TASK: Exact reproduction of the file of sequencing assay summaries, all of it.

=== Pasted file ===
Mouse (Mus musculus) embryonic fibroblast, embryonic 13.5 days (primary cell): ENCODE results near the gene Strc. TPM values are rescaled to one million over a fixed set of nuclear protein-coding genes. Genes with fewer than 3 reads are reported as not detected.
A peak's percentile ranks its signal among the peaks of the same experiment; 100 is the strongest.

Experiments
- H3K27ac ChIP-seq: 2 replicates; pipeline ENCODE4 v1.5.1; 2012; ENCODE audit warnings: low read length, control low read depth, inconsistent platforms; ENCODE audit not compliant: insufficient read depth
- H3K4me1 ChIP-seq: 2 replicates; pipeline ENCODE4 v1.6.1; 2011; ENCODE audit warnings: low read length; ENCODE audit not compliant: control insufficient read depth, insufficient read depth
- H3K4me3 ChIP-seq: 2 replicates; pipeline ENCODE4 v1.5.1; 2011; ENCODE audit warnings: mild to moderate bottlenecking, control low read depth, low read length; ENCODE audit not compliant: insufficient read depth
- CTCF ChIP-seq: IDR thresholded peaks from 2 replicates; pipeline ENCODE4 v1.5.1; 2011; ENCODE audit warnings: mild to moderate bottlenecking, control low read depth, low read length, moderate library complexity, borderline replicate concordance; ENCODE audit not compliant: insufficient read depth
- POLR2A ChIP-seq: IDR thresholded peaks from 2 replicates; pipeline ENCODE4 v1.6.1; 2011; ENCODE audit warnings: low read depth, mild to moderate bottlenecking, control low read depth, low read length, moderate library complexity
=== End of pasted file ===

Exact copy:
Mouse (Mus musculus) embryonic fibroblast, embryonic 13.5 days (primary cell): ENCODE results near the gene Strc. TPM values are rescaled to one million over a fixed set of nuclear protein-coding genes. Genes with fewer than 3 reads are reported as not detected.
A peak's percentile ranks its signal among the peaks of the same experiment; 100 is the strongest.

Experiments
- H3K27ac ChIP-seq: 2 replicates; pipeline ENCODE4 v1.5.1; 2012; ENCODE audit warnings: low read length, control low read depth, inconsistent platforms; ENCODE audit not compliant: insufficient read depth
- H3K4me1 ChIP-seq: 2 replicates; pipeline ENCODE4 v1.6.1; 2011; ENCODE audit warnings: low read length; ENCODE audit not compliant: control insufficient read depth, insufficient read depth
- H3K4me3 ChIP-seq: 2 replicates; pipeline ENCODE4 v1.5.1; 2011; ENCODE audit warnings: mild to moderate bottlenecking, control low read depth, low read length; ENCODE audit not compliant: insufficient read depth
- CTCF ChIP-seq: IDR thresholded peaks from 2 replicates; pipeline ENCODE4 v1.5.1; 2011; ENCODE audit warnings: mild to moderate bottlenecking, control low read depth, low read length, moderate library complexity, borderline replicate concordance; ENCODE audit not compliant: insufficient read depth
- POLR2A ChIP-seq: IDR thresholded peaks from 2 replicates; pipeline ENCODE4 v1.6.1; 2011; ENCODE audit warnings: low read depth, mild to moderate bottlenecking, control low read depth, low read length, moderate library complexity